Fifteen percent of American adults are offline

Molly Wood Aug 30, 2013
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Fifteen percent of Americans don't use the internet at all. Scott Olson/Getty Images

Fifteen percent of American adults are offline

Molly Wood Aug 30, 2013
Fifteen percent of Americans don't use the internet at all. Scott Olson/Getty Images
HTML EMBED:
COPY

On a recent Monday evening, a computer literacy class at the Benjamin Franklin branch of the Los Angeles public library was packed with a dozen adults, some of whom were getting online for the first time in their lives. 

“In [this] community, there usually isn’t computer access or internet access at home,” said librarian Mari Jack. She, along with computer aide Martha Flores, who translates the lesson into Spanish, are focusing today on how to download free music and movies using library resources. 

At times, the students struggle. Alfonso Rodriguez, 62, can’t remember the last four digits of his old phone number. They serve as the PIN to his library account and without them, he can’t log in. Flores advises him to check at the main desk and he darts out to avoid missing too much of the lesson.

Rodriguez, who works for the Los Angeles Unified School District, says he has recently begun using a computer in his workplace for the first time in his life. He’s a food service worker and he has to keep records of the number of children who buy lunch at school. He discovered the internet a few years ago. He says he’s enthralled by the way it allows him to research any topic that catches his interest.

“I just go to Google, and pick a topic and put it in, and I’m off,” Rodriguez said. He has his own laptop, but can’t afford to pay for internet access at home, so he comes to the library or goes to McDonald’s to use the wifi. 

Many in the class recognize that computer literacy is necessary for anyone hoping to get — or keep — a job. 

Joanne Mestaz, who has been unemployed for several years and cannot afford to buy a home computer, started coming to the library so her son could do his homework. She quickly realized that free computer classes could benefit her. Mestaz graduated from college in 1993, when knowing how to use a word processor was enough and computer literacy was considered extra.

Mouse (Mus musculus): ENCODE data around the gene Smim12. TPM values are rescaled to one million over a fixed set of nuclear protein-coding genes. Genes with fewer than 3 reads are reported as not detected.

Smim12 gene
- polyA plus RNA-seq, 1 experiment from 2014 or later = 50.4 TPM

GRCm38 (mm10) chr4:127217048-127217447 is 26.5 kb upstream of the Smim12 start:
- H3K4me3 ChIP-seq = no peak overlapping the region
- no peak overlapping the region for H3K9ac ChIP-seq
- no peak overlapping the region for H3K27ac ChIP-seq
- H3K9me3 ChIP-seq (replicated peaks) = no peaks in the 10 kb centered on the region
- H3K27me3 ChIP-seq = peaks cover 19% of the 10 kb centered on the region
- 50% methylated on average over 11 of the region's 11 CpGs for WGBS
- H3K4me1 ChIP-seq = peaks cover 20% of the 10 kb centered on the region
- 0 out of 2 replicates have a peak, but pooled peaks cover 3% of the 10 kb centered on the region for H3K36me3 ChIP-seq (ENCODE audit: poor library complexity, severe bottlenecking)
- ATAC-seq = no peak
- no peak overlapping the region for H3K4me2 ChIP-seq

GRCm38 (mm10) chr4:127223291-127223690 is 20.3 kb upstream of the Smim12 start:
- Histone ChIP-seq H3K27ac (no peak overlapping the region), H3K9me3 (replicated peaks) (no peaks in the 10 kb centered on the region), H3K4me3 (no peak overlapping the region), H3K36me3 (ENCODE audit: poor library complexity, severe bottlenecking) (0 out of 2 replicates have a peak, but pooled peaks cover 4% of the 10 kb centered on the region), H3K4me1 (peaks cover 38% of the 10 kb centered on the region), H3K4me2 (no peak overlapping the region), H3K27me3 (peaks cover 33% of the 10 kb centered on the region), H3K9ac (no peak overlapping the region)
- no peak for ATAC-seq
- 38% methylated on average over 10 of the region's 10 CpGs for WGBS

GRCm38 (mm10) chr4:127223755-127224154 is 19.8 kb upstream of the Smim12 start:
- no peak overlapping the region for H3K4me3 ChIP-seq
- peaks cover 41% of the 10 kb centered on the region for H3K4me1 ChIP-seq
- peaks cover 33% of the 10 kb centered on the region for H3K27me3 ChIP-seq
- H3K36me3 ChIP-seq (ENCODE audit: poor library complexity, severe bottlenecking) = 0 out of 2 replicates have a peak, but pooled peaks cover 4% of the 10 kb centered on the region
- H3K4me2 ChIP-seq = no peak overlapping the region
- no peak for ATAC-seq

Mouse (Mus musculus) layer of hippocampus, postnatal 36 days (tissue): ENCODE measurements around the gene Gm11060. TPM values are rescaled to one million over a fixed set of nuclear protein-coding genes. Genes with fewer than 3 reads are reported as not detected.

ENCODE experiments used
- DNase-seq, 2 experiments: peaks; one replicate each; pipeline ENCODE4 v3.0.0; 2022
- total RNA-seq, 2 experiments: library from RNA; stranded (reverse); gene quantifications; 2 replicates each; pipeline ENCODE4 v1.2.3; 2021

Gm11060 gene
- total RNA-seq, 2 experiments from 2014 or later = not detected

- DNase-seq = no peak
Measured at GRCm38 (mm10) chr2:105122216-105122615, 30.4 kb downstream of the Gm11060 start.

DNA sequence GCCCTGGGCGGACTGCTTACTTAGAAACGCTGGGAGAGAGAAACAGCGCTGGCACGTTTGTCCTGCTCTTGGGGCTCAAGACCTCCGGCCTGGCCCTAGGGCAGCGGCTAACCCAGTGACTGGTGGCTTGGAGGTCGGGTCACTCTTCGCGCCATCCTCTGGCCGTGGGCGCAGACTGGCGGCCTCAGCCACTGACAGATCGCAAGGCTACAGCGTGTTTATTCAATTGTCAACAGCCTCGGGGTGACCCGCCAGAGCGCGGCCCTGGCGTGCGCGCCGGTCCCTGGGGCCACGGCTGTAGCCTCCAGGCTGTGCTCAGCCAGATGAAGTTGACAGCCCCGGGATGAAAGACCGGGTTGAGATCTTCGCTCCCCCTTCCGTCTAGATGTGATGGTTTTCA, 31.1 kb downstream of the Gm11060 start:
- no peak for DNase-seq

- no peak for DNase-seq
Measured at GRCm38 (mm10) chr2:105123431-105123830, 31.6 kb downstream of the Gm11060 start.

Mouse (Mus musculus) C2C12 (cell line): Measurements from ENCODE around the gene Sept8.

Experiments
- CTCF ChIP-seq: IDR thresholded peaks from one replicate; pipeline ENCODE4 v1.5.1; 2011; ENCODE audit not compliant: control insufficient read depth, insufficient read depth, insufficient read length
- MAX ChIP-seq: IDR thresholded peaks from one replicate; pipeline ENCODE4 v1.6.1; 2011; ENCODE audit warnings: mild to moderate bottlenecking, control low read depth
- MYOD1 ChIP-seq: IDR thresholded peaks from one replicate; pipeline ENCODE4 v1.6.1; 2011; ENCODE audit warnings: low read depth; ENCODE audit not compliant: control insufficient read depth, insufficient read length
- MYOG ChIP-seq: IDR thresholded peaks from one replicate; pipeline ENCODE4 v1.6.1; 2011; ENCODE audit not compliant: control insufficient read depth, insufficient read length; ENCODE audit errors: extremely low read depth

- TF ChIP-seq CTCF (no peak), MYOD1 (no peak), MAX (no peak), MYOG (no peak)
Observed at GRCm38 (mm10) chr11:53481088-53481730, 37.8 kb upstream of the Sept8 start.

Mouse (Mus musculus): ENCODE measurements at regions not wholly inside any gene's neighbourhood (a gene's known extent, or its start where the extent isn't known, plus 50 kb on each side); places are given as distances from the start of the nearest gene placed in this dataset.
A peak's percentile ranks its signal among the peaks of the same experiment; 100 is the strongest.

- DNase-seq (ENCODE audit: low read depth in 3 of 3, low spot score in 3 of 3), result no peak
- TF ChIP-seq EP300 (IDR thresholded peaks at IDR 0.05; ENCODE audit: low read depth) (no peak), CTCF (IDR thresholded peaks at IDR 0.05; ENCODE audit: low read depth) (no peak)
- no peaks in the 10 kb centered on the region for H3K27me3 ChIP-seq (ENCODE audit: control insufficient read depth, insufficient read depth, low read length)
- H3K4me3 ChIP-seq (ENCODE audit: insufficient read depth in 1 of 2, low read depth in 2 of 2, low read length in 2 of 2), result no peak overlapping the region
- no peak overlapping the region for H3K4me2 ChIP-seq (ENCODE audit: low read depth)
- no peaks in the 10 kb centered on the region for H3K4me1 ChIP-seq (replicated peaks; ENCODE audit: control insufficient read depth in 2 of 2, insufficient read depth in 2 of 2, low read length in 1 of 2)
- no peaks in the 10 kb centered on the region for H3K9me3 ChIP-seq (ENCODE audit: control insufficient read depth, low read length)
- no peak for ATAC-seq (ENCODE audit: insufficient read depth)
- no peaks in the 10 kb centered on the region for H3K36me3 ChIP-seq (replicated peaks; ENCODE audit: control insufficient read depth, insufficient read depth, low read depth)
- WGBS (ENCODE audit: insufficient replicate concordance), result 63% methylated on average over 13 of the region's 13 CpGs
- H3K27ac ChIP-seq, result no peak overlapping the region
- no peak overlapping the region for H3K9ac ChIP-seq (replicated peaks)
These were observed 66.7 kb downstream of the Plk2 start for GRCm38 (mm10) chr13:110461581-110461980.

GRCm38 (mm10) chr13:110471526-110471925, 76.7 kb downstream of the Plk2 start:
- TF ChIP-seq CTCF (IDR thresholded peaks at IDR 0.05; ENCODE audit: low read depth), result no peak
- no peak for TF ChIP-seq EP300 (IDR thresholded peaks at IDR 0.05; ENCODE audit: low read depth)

“I do wish I would have tried to learn,” Mestaz said. “I do feel behind. I know that [computer literacy] is a factor in the job market.” 

Data from the Pew Research Center’s report, Home Broadband 2013, would suggest that low-income, predominantly-Hispanic Boyle Heights, is exactly the kind of neighborhood where computer illiteracy might be prevalent. 

“Adults that don’t have broadband at home tend to be older or have lower levels of education,” said Pew researcher Kathryn Zickuhr. “[They have] lower levels of household income.”

The librarians at Benjamin Franklin say that on an average day, the library is packed with people using the computers to look for work — or learning to use the computers for the same purpose. 

“Knowing how to type on a keyboard and use a mouse is now becoming a survival skill,” said Senior Librarian Alicia Moguel. She remembers one man who was trying to find a job as a cook. He learned, in a computer class, how to write a resume, but then forgot how to open the file.  

“I was able to open his resume and he’s like ‘Oh, thank God. I have to go to an interview,'” Moguel said. “And sure enough, he found a job in Long Beach and we rarely see him anymore. But that’s a good thing because he needed to work. He needed to get a job.” 

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